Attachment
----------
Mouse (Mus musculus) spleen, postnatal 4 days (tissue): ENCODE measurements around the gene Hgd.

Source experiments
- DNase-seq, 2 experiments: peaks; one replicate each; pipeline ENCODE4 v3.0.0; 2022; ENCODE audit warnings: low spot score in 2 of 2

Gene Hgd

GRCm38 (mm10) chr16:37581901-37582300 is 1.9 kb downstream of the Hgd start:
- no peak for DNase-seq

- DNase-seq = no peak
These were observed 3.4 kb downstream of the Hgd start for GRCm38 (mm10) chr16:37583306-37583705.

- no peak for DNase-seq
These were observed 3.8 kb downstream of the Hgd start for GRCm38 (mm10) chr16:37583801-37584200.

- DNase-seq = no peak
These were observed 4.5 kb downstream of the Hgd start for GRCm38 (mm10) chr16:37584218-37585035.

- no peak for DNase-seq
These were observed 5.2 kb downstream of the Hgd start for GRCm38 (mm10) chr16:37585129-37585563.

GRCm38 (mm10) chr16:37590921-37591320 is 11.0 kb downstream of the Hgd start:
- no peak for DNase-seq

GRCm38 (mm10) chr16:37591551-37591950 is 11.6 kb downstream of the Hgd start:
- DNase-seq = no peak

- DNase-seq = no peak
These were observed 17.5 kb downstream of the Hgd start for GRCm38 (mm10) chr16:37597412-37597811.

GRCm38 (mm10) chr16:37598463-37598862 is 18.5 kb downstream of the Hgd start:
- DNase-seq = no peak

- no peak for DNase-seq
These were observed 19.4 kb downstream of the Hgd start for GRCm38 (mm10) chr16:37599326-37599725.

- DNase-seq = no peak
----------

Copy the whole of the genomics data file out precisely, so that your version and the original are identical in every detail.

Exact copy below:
Mouse (Mus musculus) spleen, postnatal 4 days (tissue): ENCODE measurements around the gene Hgd.

Source experiments
- DNase-seq, 2 experiments: peaks; one replicate each; pipeline ENCODE4 v3.0.0; 2022; ENCODE audit warnings: low spot score in 2 of 2

Gene Hgd

GRCm38 (mm10) chr16:37581901-37582300 is 1.9 kb downstream of the Hgd start:
- no peak for DNase-seq

- DNase-seq = no peak
These were observed 3.4 kb downstream of the Hgd start for GRCm38 (mm10) chr16:37583306-37583705.

- no peak for DNase-seq
These were observed 3.8 kb downstream of the Hgd start for GRCm38 (mm10) chr16:37583801-37584200.

- DNase-seq = no peak
These were observed 4.5 kb downstream of the Hgd start for GRCm38 (mm10) chr16:37584218-37585035.

- no peak for DNase-seq
These were observed 5.2 kb downstream of the Hgd start for GRCm38 (mm10) chr16:37585129-37585563.

GRCm38 (mm10) chr16:37590921-37591320 is 11.0 kb downstream of the Hgd start:
- no peak for DNase-seq

GRCm38 (mm10) chr16:37591551-37591950 is 11.6 kb downstream of the Hgd start:
- DNase-seq = no peak

- DNase-seq = no peak
These were observed 17.5 kb downstream of the Hgd start for GRCm38 (mm10) chr16:37597412-37597811.

GRCm38 (mm10) chr16:37598463-37598862 is 18.5 kb downstream of the Hgd start:
- DNase-seq = no peak

- no peak for DNase-seq
These were observed 19.4 kb downstream of the Hgd start for GRCm38 (mm10) chr16:37599326-37599725.

- DNase-seq = no peak